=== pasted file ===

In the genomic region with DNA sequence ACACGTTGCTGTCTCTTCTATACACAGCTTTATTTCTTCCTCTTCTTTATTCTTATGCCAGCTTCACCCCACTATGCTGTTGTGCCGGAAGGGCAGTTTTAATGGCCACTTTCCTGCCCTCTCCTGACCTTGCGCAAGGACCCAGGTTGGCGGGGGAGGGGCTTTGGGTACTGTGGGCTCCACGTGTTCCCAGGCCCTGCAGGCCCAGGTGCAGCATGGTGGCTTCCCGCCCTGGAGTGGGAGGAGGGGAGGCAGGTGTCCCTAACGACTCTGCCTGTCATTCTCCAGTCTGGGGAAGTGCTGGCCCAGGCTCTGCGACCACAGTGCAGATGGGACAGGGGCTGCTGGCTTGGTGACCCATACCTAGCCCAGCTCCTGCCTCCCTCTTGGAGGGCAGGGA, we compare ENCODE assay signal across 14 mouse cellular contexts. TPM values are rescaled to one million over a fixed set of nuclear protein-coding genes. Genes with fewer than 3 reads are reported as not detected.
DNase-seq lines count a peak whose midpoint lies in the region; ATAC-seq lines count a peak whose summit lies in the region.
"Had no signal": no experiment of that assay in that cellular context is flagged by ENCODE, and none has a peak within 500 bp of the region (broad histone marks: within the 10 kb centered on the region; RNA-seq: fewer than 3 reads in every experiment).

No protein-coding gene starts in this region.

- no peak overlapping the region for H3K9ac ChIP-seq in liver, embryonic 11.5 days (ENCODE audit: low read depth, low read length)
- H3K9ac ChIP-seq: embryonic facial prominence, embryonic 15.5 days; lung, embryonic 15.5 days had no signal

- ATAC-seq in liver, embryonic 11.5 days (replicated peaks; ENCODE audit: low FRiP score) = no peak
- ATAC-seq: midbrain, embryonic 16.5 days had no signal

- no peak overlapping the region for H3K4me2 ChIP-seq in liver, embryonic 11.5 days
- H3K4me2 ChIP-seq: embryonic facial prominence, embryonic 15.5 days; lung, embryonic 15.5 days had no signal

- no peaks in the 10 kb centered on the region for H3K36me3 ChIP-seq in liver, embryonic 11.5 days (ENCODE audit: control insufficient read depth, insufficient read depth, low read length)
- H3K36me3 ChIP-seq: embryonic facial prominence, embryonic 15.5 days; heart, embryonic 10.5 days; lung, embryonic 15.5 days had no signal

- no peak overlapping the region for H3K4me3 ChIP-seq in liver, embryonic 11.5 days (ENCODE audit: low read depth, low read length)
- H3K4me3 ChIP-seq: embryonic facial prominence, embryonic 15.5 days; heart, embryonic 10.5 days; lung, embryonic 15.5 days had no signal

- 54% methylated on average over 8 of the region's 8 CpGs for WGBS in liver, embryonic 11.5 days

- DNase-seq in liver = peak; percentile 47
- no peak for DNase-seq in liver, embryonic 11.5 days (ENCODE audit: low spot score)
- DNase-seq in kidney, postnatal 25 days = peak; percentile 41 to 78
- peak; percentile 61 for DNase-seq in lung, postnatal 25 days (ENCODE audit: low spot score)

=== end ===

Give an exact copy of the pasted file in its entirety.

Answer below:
In the genomic region with DNA sequence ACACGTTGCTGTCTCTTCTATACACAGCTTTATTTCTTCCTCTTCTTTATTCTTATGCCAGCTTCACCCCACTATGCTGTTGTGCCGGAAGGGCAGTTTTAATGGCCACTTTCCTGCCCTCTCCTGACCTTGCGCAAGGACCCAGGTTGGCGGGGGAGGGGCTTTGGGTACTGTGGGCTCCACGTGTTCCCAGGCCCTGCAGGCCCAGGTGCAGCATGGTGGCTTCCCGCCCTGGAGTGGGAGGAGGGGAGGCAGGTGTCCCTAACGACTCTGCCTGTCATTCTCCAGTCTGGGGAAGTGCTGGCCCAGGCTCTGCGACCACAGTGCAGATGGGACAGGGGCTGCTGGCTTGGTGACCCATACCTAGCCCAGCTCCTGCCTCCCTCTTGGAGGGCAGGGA, we compare ENCODE assay signal across 14 mouse cellular contexts. TPM values are rescaled to one million over a fixed set of nuclear protein-coding genes. Genes with fewer than 3 reads are reported as not detected.
DNase-seq lines count a peak whose midpoint lies in the region; ATAC-seq lines count a peak whose summit lies in the region.
"Had no signal": no experiment of that assay in that cellular context is flagged by ENCODE, and none has a peak within 500 bp of the region (broad histone marks: within the 10 kb centered on the region; RNA-seq: fewer than 3 reads in every experiment).

No protein-coding gene starts in this region.

- no peak overlapping the region for H3K9ac ChIP-seq in liver, embryonic 11.5 days (ENCODE audit: low read depth, low read length)
- H3K9ac ChIP-seq: embryonic facial prominence, embryonic 15.5 days; lung, embryonic 15.5 days had no signal

- ATAC-seq in liver, embryonic 11.5 days (replicated peaks; ENCODE audit: low FRiP score) = no peak
- ATAC-seq: midbrain, embryonic 16.5 days had no signal

- no peak overlapping the region for H3K4me2 ChIP-seq in liver, embryonic 11.5 days
- H3K4me2 ChIP-seq: embryonic facial prominence, embryonic 15.5 days; lung, embryonic 15.5 days had no signal

- no peaks in the 10 kb centered on the region for H3K36me3 ChIP-seq in liver, embryonic 11.5 days (ENCODE audit: control insufficient read depth, insufficient read depth, low read length)
- H3K36me3 ChIP-seq: embryonic facial prominence, embryonic 15.5 days; heart, embryonic 10.5 days; lung, embryonic 15.5 days had no signal

- no peak overlapping the region for H3K4me3 ChIP-seq in liver, embryonic 11.5 days (ENCODE audit: low read depth, low read length)
- H3K4me3 ChIP-seq: embryonic facial prominence, embryonic 15.5 days; heart, embryonic 10.5 days; lung, embryonic 15.5 days had no signal

- 54% methylated on average over 8 of the region's 8 CpGs for WGBS in liver, embryonic 11.5 days

- DNase-seq in liver = peak; percentile 47
- no peak for DNase-seq in liver, embryonic 11.5 days (ENCODE audit: low spot score)
- DNase-seq in kidney, postnatal 25 days = peak; percentile 41 to 78
- peak; percentile 61 for DNase-seq in lung, postnatal 25 days (ENCODE audit: low spot score)